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Another fine mess

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Dear American Airlines - Jonathan  Miles I'm waffling between 3 and 4 stars, but lean higher for two reasons. 1) I swallowed the book in four smooth, gut-punching shots, finding it occasionally astringent but relishing its fire, reveling in the boozy combination of nasty jokes and maudlin recollection. It's sentimental and yet rigorously derisive, and I enjoyed the narrator Bennie's company on both counts. 2) This ain't some cheap rotgut, as the prose quite often bubbled and popped and woozily tilted against convention, e.g.:

--describing his (and others') predicament, stranded at O'Hare by an inexplicable flurry of flight cancellations, as akin to Purgatory, Bennie surveys the "crowd of temporary refugees waiting, waiting, yawning, drumming fingers on kneecaps, asking cellphones what they did to deserve this, rereading The Da Vinci Code to keep from having to stare at the carpet. . . . A semi-punished lot, all of us: imprisoned within a pause, desperate to ascend;"

--one of Bennie's failed poems is "like an unfocused photograph;"

--"A fat man with the pinched red face of an infant and such a stink to his breath that you could smell his laughter across a crowded room."

And so on. Further, you could smell my laughter, too, at a number of very finely-pitched lines and scenarios, including one wonderful riff on the problems of breaking up with a lover named Stella that was simultaneously funny and a sly commentary on the unfortunate impact of literature on Bennie's life.

A few reviewers have been put off by the book's "failure" to hew more closely to its pitch (a complaint letter to American Airlines drafted in O'Hare), but while the central structural conceit does provide constant running gags, what is key is not the rant nor the situation but the more complicated comedy of finding a sense of one's own life through words which reach out to connect. Bennie is a (once-mildy-successful cum failed-human-being poet), a translator of Polish works (and one novel, translation in process, recurs throughout as a contrapuntal aria to B's own memories and complaints), a very bad father, a very good alcoholic (in abeyance), a very beleaguered son. I was impressed by how many balls Miles threw into the air, and how his juggling never seemed too strenuous or too arch--the play of narratives, the complicated flashback structure, the bustling ramble of a first-person rant all complemented one another, mostly. If I have any complaint, it's that I'd have appreciated a longer novel, more ambitiously teasing out the intersections of a Polish post-war novel and this poet's failed life, a more explicit attention to the central macguffin (the rant to American). Where others see problems and want the clutter cleared away, I'd have gone for extended play. But there's an understated precision to many of Miles' seemingly throwaway riffs and complications; quoting John Ciardi about the perils of the translator, who "tries for no more than the best possible failure," Bennie briefly notes how that would make a good epitaph, and it's quite lovely how often Miles can pull such rabbits out of threadworn or ridiculous hats.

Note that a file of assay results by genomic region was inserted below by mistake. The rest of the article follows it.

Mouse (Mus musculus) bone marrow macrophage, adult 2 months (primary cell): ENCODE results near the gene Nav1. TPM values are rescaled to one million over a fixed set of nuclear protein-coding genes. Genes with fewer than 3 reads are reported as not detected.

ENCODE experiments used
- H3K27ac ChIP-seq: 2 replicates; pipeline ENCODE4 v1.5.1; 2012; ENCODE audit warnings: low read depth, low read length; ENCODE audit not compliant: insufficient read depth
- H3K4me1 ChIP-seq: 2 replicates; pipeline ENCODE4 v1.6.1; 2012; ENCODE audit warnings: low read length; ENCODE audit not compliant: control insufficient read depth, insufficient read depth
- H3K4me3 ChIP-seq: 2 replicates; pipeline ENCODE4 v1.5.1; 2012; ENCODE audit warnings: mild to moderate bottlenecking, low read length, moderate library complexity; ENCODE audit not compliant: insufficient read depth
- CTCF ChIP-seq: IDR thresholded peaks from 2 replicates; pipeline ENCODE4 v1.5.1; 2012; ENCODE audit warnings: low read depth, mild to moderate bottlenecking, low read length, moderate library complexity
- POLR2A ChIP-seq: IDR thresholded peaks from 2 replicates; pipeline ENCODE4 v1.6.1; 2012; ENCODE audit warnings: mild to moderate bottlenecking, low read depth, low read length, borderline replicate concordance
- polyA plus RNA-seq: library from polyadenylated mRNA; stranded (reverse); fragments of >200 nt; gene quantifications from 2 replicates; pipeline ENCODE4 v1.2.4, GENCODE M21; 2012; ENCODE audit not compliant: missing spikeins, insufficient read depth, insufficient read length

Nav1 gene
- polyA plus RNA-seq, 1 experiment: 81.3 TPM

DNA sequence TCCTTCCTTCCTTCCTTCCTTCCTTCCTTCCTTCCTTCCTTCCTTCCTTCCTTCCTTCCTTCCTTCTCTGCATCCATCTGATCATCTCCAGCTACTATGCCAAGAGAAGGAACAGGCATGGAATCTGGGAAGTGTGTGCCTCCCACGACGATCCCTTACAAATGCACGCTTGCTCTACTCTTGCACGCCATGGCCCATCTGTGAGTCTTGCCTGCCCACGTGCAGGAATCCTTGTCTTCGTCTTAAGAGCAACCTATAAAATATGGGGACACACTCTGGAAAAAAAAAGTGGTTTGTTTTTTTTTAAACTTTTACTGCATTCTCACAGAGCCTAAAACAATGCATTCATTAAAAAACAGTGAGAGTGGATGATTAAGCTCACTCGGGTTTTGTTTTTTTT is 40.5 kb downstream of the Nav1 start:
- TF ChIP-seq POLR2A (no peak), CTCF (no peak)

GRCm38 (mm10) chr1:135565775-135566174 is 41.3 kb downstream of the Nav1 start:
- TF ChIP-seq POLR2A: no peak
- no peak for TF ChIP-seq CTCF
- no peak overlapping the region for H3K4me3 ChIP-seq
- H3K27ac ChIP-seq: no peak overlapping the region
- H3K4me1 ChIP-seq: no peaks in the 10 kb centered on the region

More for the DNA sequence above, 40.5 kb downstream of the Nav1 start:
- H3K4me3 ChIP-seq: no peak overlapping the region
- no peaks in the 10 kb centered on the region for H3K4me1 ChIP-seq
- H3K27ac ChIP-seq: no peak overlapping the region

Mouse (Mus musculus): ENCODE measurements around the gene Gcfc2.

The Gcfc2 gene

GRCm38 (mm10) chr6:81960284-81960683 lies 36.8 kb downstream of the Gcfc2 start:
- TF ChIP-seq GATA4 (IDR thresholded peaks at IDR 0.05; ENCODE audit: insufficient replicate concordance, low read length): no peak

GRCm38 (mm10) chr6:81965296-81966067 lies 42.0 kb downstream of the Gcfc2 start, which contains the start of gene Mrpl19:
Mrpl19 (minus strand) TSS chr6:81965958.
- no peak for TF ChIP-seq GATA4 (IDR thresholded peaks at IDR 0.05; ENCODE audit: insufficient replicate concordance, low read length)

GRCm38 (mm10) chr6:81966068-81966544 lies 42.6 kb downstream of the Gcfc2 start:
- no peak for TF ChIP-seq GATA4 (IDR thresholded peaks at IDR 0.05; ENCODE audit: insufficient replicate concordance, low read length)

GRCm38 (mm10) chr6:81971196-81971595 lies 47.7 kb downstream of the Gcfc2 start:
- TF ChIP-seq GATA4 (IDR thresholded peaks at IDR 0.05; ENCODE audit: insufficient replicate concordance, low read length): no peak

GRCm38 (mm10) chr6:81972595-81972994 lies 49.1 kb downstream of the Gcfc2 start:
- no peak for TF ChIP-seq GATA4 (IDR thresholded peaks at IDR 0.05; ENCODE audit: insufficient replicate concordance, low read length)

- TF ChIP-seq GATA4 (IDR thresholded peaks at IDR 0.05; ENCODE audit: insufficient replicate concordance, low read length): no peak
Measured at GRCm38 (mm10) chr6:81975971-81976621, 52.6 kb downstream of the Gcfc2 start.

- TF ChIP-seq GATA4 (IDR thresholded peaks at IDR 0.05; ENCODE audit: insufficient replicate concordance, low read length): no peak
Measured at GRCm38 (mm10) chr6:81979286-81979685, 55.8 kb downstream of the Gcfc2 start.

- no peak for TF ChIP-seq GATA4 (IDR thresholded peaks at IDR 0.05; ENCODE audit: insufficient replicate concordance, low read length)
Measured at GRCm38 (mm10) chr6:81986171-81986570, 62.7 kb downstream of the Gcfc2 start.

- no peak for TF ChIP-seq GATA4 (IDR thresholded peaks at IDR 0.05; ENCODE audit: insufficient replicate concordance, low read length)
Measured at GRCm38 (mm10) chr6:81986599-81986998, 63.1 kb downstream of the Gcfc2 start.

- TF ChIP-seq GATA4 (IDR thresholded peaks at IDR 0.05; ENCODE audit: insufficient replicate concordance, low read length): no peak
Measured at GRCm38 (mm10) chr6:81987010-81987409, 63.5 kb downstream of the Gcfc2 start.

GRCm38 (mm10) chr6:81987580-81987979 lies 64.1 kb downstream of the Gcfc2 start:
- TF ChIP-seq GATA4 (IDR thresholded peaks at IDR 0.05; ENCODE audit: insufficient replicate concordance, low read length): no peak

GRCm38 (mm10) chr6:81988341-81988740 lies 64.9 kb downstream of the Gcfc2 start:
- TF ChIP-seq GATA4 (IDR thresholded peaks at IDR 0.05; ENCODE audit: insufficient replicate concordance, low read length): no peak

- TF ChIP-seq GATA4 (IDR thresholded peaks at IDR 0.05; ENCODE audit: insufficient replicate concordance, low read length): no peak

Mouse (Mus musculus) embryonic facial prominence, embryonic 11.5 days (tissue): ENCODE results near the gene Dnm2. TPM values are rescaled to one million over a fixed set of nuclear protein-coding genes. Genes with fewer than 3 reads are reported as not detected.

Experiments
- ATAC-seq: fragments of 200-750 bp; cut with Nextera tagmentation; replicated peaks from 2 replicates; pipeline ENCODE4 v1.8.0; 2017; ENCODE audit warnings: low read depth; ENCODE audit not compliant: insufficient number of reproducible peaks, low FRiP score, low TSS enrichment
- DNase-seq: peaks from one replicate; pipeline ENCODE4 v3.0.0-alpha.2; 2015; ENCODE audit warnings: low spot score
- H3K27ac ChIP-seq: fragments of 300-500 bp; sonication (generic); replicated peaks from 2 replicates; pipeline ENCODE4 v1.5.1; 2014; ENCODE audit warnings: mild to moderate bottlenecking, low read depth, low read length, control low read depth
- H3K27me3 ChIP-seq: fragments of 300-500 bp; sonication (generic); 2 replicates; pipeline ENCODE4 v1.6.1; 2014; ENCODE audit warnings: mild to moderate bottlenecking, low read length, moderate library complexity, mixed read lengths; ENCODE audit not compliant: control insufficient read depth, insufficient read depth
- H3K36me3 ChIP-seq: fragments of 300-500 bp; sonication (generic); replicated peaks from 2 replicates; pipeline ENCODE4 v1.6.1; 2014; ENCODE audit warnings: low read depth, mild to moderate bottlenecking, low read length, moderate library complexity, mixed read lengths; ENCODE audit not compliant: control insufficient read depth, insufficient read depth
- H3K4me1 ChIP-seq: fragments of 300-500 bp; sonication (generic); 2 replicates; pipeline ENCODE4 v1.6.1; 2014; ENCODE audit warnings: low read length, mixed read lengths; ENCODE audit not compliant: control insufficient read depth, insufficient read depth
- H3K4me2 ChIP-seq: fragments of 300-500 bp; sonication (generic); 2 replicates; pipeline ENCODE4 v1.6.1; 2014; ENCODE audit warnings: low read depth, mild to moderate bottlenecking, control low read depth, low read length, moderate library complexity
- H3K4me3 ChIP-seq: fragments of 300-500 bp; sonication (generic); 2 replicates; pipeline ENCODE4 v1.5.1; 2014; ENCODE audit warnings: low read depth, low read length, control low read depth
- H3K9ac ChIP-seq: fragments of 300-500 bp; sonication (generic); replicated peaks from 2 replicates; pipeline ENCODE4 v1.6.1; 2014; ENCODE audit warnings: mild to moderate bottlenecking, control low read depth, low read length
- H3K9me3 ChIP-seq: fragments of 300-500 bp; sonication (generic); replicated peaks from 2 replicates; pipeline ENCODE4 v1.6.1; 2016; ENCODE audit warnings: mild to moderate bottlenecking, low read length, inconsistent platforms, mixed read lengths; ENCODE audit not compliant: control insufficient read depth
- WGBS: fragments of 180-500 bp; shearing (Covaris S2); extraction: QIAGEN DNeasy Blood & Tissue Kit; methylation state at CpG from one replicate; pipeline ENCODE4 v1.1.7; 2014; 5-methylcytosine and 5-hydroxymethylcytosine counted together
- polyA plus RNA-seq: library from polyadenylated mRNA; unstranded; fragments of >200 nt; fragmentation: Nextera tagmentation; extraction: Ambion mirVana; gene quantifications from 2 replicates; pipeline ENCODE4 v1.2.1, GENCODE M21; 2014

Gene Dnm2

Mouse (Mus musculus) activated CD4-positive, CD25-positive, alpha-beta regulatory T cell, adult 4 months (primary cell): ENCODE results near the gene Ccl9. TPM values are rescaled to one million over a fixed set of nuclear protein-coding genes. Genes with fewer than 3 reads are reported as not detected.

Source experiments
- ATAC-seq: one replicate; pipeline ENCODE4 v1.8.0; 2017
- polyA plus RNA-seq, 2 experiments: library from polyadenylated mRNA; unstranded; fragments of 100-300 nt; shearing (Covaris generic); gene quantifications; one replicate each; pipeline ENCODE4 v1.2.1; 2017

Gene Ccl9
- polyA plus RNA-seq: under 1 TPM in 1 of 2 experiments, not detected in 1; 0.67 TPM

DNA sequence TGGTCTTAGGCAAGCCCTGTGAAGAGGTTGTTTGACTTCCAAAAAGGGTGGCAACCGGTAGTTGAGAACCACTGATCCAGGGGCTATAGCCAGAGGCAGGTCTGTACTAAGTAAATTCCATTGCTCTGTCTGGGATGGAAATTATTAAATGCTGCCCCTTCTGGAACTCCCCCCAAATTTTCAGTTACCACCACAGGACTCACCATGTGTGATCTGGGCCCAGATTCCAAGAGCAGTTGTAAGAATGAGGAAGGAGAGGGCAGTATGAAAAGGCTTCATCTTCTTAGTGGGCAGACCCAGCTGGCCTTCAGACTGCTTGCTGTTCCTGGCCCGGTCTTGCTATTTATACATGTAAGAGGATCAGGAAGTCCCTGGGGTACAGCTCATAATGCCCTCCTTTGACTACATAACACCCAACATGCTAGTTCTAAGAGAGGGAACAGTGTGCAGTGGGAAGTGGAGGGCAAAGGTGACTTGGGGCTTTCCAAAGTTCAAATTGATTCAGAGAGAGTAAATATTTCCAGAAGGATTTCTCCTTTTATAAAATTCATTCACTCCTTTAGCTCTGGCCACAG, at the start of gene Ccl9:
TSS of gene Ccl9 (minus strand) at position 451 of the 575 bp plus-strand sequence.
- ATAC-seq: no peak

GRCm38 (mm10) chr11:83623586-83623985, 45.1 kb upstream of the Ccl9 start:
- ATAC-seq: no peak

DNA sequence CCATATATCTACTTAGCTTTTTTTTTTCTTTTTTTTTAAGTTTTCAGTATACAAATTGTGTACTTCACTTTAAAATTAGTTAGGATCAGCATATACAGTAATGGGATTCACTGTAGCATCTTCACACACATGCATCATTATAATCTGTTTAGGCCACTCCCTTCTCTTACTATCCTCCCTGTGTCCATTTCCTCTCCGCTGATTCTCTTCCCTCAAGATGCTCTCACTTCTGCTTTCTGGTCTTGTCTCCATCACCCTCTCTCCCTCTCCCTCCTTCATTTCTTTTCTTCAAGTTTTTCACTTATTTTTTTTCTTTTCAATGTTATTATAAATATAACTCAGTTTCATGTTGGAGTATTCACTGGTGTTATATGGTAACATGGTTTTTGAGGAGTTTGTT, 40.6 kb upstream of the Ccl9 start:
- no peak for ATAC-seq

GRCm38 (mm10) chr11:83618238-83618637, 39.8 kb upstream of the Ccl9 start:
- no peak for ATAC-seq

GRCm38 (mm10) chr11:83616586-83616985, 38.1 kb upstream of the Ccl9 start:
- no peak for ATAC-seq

Miles also nails the pleasures and pitfalls of alcohol abuse, and I'll let his Bennie close the review, with another of his great riffs:

"The worst part of sobriety is the silence. The lonesome, pressurized silence. Like the way sound falls away when you're choking. Even when I drank alone, the vodka provided me with a kind of soundtrack--a rhythm, channeled voices, a brain crowded with noise and streaming color, the rackety blurred clutter of my decrepitude. At the meetings everyone talks about how much more vivid life is without the booze, but I think, though I never say, that vivid is the wrong word. Life is rather more clear. I'm supposed to be thankful for that clarity, I know, for being freed from that dissonant inner music, from all those flatulent trumpets in my brain, and for finally being able to see life as it is, me as I am.... I'm supposed to be thankful, I know, for finally being shucked down to the core of me. But forgive me, I can't help it: Thanks but no thanks."

A good book.